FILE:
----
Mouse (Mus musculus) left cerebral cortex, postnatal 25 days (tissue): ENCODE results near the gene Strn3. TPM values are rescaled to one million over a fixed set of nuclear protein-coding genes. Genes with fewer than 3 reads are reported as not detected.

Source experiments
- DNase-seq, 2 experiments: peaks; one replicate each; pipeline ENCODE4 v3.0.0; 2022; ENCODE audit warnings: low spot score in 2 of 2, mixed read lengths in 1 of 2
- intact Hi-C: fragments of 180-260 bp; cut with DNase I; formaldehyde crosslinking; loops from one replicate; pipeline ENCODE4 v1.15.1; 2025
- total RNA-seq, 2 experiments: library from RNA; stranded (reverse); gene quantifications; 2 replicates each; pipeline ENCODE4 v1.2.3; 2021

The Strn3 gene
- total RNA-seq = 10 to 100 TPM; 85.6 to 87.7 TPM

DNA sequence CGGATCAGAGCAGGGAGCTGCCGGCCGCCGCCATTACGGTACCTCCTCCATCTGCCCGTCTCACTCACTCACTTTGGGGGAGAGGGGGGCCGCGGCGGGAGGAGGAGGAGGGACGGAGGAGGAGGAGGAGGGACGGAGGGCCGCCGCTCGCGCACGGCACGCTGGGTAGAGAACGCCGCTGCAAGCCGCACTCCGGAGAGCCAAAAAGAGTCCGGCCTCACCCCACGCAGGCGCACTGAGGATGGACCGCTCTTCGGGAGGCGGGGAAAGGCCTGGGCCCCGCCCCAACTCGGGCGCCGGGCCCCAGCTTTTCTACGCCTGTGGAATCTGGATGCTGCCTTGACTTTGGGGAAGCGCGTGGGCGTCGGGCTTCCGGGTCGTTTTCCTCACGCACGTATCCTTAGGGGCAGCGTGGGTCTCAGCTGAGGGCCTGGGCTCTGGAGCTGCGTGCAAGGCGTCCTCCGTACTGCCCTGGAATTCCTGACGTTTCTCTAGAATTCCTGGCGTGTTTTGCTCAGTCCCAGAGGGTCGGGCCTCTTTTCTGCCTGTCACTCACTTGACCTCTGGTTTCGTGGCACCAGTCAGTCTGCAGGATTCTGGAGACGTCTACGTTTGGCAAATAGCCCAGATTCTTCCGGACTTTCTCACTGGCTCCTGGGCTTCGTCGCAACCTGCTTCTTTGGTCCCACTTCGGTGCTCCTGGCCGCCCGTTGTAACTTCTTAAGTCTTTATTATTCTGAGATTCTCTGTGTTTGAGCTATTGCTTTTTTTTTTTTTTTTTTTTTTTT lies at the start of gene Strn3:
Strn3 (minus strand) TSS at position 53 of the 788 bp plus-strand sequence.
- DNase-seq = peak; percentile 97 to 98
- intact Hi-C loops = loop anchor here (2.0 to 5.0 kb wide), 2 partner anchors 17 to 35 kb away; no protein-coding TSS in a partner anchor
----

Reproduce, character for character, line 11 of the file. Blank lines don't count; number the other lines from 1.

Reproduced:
- intact Hi-C loops = loop anchor here (2.0 to 5.0 kb wide), 2 partner anchors 17 to 35 kb away; no protein-coding TSS in a partner anchor